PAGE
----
Then he begins to whimper. Rhea has never heard him make such a sound before.

Mum in her practical voice says,
Do you think it really matters if his ears are a little blocked?
And the specialist wipes her face and says,
Well, I could have one more go now, or perhaps we could leave it for today…?

They all agree that it is probably best to leave it — for now.

Poppa doesn’t say anything on the drive home. None of them do.


When Rhea visited Poppa before she flew back to London a longhaired eyebrow sat up and looked concerned.

Holding his hand she led him shuffling down a passage of disinfectant.

Where are we going? he asked.

To your room, she said.

As long as we know where we are, he said.

In the room it was small and cold and old family photos were stuck with bright yellow drawing pins to a notice board he didn’t notice.

Mum helped lower Poppa into a chair by the window. Rhea knelt on the floor in front of him with her hands squeezed between her knees. Tess sat quietly on his bed with Mum and Dad.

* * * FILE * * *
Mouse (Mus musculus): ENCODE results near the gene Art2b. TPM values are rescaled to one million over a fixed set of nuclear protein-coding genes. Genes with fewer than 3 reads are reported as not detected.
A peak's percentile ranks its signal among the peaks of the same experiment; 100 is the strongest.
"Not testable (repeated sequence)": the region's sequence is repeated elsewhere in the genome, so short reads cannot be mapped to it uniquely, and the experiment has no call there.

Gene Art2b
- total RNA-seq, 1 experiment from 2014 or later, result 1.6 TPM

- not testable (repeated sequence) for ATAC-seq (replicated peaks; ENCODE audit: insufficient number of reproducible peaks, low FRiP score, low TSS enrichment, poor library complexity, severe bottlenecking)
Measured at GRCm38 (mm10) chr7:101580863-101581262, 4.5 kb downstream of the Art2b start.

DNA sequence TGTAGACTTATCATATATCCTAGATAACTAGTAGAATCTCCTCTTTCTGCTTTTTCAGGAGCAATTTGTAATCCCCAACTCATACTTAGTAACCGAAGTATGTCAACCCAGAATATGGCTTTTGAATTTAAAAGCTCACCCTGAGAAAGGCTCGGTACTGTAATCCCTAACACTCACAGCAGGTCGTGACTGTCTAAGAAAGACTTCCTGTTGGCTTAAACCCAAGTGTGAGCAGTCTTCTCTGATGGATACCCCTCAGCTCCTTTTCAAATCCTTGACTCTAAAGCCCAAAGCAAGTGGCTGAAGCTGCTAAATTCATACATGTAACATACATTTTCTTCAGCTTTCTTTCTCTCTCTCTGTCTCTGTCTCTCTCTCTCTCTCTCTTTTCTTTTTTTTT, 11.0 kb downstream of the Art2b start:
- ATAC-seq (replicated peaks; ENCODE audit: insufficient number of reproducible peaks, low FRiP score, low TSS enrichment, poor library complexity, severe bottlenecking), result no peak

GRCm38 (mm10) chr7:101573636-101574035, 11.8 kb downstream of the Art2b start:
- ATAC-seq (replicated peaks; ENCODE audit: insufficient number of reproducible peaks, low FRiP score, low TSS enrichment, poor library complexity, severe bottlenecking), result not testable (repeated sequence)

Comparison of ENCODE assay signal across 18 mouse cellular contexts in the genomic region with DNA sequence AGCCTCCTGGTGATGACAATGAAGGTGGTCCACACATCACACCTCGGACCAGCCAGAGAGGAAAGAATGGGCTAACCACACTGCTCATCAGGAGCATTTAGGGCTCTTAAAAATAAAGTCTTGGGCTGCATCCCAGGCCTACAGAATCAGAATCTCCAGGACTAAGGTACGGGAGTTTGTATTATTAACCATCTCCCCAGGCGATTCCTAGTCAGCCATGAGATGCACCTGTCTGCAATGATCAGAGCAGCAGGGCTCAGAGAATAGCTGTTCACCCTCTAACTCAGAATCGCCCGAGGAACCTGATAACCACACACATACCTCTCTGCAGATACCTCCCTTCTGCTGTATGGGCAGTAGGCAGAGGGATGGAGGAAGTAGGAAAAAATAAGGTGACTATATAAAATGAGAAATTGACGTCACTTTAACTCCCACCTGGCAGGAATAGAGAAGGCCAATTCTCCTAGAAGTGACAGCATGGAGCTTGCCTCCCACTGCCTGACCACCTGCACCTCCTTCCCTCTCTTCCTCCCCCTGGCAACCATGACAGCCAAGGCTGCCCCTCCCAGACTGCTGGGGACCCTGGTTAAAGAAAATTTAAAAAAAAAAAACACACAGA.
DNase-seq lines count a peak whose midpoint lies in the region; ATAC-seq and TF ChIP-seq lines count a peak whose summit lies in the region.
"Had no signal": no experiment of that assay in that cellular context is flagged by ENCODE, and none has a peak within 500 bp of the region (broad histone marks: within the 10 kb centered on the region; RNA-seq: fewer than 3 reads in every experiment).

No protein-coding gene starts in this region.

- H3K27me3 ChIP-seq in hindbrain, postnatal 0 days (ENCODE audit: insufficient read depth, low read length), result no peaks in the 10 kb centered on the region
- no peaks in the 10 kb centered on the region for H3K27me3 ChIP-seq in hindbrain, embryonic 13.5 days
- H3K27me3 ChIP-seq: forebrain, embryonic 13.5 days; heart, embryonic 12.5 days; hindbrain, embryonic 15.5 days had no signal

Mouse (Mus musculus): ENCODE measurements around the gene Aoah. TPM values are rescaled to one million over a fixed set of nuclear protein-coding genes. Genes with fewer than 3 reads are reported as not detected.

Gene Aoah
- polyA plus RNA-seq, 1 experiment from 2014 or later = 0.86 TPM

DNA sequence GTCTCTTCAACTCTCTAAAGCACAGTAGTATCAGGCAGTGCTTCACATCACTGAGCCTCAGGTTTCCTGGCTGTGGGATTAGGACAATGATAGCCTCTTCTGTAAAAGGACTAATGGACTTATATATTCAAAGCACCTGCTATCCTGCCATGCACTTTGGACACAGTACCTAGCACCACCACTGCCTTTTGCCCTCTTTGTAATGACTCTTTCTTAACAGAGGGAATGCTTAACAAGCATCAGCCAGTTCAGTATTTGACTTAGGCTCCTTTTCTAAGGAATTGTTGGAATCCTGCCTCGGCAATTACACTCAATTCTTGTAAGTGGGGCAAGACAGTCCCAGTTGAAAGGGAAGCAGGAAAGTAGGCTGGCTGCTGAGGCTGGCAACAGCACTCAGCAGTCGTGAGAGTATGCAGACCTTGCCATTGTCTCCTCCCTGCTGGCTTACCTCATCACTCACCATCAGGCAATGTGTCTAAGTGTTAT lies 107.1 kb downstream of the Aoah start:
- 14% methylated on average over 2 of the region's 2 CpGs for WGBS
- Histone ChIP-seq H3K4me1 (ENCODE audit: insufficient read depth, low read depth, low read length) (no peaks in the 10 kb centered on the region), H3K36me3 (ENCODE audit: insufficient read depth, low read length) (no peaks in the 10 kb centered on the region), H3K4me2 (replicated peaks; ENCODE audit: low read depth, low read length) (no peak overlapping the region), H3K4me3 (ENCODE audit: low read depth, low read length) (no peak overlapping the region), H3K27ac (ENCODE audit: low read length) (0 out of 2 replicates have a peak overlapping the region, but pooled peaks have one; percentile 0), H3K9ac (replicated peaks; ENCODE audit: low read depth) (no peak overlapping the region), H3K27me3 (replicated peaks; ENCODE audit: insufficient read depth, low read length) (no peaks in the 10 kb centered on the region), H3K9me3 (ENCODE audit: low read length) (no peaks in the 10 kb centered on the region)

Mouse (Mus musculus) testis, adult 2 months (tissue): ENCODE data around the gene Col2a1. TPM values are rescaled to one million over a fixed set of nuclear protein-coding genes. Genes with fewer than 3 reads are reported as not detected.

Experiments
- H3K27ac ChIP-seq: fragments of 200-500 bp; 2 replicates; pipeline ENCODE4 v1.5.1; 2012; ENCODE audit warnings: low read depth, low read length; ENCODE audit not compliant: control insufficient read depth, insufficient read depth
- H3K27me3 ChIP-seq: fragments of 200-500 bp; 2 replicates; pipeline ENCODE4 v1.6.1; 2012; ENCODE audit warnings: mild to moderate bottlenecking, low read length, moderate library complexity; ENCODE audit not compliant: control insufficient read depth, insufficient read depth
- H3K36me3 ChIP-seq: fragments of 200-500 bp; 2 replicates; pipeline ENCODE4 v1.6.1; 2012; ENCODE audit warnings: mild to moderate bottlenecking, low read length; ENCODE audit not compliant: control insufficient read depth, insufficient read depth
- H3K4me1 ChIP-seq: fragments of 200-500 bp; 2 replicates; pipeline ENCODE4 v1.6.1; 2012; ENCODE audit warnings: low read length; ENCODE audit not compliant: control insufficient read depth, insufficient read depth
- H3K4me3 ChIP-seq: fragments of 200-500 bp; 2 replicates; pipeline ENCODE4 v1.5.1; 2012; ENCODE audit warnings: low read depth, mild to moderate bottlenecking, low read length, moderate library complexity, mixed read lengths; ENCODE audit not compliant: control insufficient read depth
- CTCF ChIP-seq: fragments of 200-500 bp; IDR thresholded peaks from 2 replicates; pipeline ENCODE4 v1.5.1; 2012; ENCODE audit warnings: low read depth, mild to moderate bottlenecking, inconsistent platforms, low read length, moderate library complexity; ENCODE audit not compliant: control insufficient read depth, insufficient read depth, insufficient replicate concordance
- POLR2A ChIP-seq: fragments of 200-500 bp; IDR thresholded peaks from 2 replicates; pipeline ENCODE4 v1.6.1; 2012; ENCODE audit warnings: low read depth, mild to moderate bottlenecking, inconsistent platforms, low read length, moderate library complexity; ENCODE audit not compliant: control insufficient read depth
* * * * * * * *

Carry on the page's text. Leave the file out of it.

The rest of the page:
His hair was parted by the nurses in a way that wasn’t his.

The room was relatively bare, except for them.

The other residents take things you see said Mum. His watch has gone missing.

And deposit things too! said Dad. One of them left her filled nappy in his top drawer the other day.

They sang happy birthday to you, loudly and jovially. It was not his birthday.

He joined in, laughing at the Hip hip, Hooray, Hip hip, Hooray!
He swung his hand in rhythm as if he might have been marching to a wind-up key.

Afterwards he didn’t say anything, much.

He called Tess ‘Charles’ and ate piece after piece of pretend-birthday sponge cake.

When they left, he had bits of mock cream stuck to his chin.

He gave Rhea a hug at the end and said, Goodbye dear boy.

More Fiction:
Pip Adam | Monica Bergers | Eleanor Catton | Craig Cliff | Lesley Earl-Templeton | Chloe Lane | Kirsten McDougall | Clare Moleta | Lawrence Patchett | Asha Scott-Morris | Charlotte Simmonds